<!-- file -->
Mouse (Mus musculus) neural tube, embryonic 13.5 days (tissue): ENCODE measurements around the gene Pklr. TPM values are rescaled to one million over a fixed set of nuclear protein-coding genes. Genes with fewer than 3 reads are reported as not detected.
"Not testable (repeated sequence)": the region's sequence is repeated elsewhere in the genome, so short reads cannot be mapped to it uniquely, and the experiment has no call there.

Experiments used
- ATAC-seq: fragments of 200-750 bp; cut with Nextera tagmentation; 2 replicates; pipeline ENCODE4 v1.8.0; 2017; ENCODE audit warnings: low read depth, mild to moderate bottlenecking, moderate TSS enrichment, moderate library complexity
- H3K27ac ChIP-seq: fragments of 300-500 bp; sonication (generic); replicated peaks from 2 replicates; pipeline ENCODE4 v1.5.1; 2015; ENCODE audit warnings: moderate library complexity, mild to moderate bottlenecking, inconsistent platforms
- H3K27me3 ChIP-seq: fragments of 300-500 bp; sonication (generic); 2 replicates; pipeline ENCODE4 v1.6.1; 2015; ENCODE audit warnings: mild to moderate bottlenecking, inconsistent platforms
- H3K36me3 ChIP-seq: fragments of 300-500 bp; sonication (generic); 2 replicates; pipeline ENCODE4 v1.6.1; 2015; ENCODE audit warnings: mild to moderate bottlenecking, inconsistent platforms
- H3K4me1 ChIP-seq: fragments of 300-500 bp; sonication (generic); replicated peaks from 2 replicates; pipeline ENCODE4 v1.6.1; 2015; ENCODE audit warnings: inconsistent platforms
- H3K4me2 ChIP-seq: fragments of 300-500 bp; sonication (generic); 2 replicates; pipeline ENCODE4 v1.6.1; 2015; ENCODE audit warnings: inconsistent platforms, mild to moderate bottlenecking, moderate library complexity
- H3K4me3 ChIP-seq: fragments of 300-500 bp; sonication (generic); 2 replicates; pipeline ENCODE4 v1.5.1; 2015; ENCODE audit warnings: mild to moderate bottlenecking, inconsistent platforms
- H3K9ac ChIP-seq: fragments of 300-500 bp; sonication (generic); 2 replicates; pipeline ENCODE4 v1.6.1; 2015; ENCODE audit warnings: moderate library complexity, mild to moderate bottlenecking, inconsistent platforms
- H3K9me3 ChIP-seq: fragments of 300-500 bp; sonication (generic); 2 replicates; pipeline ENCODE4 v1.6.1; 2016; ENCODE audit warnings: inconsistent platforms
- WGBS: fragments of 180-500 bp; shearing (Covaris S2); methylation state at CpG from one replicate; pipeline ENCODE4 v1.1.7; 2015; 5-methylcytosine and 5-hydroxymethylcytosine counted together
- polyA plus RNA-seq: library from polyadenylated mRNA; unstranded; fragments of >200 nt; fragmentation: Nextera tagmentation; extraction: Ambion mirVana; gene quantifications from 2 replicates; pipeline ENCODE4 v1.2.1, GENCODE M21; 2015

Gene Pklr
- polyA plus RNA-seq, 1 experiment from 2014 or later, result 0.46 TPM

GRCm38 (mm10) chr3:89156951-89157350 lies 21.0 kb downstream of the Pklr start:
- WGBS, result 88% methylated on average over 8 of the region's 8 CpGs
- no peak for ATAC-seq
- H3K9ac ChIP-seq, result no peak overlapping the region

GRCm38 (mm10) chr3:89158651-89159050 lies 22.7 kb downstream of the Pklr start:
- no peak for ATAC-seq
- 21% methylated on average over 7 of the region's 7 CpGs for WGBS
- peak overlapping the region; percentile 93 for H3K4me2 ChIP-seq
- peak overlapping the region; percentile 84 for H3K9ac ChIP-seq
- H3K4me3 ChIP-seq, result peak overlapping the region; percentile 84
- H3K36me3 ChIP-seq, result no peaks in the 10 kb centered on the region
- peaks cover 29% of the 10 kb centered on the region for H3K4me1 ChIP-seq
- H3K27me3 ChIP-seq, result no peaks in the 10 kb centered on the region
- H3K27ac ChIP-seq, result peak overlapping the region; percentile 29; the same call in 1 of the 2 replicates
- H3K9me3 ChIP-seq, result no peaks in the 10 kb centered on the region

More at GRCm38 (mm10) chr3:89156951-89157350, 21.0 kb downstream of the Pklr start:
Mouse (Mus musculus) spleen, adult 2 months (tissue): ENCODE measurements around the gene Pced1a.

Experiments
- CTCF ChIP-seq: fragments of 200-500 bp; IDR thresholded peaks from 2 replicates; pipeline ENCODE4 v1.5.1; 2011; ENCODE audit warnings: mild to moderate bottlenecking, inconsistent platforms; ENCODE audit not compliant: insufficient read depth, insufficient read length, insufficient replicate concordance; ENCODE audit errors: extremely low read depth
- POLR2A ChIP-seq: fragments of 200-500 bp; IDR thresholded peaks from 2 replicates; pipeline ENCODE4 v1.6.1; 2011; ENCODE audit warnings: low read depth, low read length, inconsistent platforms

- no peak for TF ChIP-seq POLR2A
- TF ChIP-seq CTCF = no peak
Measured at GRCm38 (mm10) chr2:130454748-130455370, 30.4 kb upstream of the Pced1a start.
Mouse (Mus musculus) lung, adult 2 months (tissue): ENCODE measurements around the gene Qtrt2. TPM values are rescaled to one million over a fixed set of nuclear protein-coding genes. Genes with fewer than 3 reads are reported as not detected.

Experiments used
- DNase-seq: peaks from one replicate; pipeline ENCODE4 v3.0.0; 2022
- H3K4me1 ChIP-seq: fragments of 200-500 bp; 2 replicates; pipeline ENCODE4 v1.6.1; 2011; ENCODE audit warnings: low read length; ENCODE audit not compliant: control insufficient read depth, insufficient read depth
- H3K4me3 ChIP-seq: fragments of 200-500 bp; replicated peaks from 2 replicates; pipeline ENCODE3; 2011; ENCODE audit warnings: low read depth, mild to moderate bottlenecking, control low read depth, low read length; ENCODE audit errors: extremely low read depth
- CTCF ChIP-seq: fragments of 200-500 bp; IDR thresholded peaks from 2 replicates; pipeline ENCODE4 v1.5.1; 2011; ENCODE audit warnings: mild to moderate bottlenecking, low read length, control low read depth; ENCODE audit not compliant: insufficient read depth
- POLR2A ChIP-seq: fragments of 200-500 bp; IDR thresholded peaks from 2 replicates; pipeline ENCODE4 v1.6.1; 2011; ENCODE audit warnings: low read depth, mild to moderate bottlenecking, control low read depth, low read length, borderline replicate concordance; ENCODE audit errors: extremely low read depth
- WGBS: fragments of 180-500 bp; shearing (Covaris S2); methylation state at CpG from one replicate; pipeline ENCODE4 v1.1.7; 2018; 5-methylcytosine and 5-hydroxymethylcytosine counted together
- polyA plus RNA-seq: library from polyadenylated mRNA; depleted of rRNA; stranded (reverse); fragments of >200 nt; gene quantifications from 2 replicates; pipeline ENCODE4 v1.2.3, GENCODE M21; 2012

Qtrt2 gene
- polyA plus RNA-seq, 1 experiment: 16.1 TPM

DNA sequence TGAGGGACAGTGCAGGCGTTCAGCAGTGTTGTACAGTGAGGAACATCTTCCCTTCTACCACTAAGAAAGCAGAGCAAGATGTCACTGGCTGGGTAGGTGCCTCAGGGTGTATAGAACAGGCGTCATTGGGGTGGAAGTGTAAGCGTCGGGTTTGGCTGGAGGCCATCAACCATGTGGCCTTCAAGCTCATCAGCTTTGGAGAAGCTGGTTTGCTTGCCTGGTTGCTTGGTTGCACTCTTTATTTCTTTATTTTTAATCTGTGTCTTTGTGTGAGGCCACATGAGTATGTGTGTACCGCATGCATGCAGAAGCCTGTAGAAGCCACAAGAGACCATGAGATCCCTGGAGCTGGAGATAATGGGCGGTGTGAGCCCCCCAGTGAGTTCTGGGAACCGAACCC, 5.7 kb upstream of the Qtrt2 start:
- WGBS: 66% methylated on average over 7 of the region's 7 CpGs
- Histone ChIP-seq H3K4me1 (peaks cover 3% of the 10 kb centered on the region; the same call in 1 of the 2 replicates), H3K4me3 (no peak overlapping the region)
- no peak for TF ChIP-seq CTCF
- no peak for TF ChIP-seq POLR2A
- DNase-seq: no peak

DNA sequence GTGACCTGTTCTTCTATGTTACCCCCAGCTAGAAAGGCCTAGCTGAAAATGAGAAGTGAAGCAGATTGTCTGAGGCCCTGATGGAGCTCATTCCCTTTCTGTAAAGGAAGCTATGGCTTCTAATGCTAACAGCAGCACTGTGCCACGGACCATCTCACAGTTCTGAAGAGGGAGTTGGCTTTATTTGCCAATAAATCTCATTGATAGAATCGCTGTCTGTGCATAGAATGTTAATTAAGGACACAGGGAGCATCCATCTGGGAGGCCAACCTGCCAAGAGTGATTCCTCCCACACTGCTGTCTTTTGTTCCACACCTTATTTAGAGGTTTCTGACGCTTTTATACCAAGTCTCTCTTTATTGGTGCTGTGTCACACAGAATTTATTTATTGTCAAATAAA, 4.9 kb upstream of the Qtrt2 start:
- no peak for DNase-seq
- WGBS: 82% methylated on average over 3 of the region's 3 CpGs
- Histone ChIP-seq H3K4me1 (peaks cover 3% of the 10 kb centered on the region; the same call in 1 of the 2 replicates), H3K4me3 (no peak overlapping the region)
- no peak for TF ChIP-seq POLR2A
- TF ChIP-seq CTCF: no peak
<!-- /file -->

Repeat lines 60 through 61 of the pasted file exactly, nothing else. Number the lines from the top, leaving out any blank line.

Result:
- Histone ChIP-seq H3K4me1 (peaks cover 3% of the 10 kb centered on the region; the same call in 1 of the 2 replicates), H3K4me3 (no peak overlapping the region)
- no peak for TF ChIP-seq POLR2A